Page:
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Tissues surrounding teeth PERIODONTIUM Includes structures and tissues that surround and support the teeth Alveolar Process Gingiva Periodontal Ligament/Membrane.

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Presentation on theme: "Tissues surrounding teeth PERIODONTIUM Includes structures and tissues that surround and support the teeth Alveolar Process Gingiva Periodontal Ligament/Membrane."— Presentation transcript:

1 Tissues surrounding teeth PERIODONTIUM Includes structures and tissues that surround and support the teeth Alveolar Process Gingiva Periodontal Ligament/Membrane Cementum

2 Characteristics: Covers root of tooth – forms a thin layer around the root Has same density as bone 55% inorganic Contains fibers that attach tooth to the alveolar bone

3 Cementum Cementum is a tissue of the tooth and an important part of the supporting structure Function: attachment of the tooth in its socket

4 Cementum Clinical concerns: May be exposed with recession of gingiva Removal of some of cementum could expose dentin Extreme sensitivity is experienced by patients with exposed cementum and dentin

5 Cementum Clinical concerns: Cemental spurs may form at C E J Calculus is easy to remove, spurs are not Hypercementosis – occurs at apex in response to trauma

6 Alveolar Bone Structure: Bones in the maxilla and mandible are formed by osteoblasts Extended areas of bone that hold the teeth are referred to as the alveolar process

7 Alveolar bone/process Lamina dura – outside layer of bone surrounding the periodontal ligament Lamina dura – hard layer (like the crust of bread) Cortical bone – compact or dense layer of bone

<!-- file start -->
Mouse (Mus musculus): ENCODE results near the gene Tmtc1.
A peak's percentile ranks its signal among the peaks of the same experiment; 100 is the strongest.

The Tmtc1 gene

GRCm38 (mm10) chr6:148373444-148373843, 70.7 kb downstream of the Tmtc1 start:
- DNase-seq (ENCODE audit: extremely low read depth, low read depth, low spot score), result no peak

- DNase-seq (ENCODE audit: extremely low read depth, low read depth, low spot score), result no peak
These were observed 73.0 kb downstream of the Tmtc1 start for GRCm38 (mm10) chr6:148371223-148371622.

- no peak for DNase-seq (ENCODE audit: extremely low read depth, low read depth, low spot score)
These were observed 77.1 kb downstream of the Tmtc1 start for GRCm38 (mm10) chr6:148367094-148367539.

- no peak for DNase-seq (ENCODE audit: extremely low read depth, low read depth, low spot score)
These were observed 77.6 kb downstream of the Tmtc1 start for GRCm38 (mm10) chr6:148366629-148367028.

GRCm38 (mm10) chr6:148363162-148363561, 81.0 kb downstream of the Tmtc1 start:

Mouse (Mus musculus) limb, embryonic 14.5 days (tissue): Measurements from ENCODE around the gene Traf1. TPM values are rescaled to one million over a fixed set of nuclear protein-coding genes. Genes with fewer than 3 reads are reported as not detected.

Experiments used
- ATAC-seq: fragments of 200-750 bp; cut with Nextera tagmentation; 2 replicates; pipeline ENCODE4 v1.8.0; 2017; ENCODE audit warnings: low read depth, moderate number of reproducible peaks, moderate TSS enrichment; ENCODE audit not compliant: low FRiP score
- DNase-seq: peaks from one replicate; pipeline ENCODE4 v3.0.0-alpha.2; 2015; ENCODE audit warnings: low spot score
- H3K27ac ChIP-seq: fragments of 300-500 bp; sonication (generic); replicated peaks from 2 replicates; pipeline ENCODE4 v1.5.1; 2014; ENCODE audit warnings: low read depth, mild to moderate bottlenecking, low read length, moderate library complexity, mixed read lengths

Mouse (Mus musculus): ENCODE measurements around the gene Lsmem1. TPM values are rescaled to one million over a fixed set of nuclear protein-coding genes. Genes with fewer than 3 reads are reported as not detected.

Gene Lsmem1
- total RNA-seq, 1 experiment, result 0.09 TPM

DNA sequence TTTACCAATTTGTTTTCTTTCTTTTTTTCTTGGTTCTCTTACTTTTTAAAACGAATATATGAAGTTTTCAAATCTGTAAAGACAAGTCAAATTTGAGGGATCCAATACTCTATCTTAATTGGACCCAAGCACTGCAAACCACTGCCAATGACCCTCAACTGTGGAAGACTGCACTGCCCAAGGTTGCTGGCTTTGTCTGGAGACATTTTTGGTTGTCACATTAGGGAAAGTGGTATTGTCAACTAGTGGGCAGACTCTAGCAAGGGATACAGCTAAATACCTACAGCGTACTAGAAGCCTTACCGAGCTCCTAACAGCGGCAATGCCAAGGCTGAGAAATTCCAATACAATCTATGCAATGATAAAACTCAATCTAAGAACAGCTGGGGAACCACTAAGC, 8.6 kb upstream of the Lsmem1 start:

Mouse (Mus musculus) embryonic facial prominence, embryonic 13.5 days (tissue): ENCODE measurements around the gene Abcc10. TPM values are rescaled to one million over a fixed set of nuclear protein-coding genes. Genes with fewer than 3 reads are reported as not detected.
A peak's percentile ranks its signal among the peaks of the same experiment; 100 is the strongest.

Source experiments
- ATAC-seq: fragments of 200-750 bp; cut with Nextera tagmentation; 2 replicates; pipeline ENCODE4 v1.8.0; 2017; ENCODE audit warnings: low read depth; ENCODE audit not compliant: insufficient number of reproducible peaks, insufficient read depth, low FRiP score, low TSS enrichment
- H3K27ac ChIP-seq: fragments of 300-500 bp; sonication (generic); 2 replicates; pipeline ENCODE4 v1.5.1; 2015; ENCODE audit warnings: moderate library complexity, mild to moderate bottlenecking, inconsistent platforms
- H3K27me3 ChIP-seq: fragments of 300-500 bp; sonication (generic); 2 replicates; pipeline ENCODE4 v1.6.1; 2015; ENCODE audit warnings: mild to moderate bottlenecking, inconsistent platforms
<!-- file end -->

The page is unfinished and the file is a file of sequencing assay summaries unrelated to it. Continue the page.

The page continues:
8 Alveolar bone/process Cancellous bone – inner or central part of alveolar bone Cancellous bones is also referred to as trabecular bone Spongy or porous in appearance

9 Alveolar bone/process Function: Supports the tooth Stabilizes the root

10 Alveolar bone Clinical concerns: Periodontal disease can cause loss of bone Bone is stimulated from chewing and speech – if teeth are removed this stimulation is lost and bone resorbs

11 Alveolar Process Lamina dura, cortical, spongy

12 Periodontal Ligament Surrounds the root of the tooth Composed of fibers, or ligaments, that support and suspend the tooth in the socket Fibers are arranged in bundles Forms a shock-absorber for the tooth in the socket

13 Periodontal ligament Contains fibers for attachment Contains nerves, blood vessels and lymph vessels

14 Periodontal ligament FUNCTIONS: Supportive – maintains tooth in socket Sensory – nerves supply sense of touch Formative – fibroblasts, cementoblasts Protective- cushion-like action from shock Nutritive– blood vessels provide nutrients

15 Periodontal fiber groups Alveolar crest fibers - extend from cervical area of tooth to alveolar crest Horizontal group – run at right angles Oblique group – slants into alveolar bone Apical group – extend from apex Interradicular –only in multi-rooted teeth Transseptal – from one tooth to another

16 PDL Fibers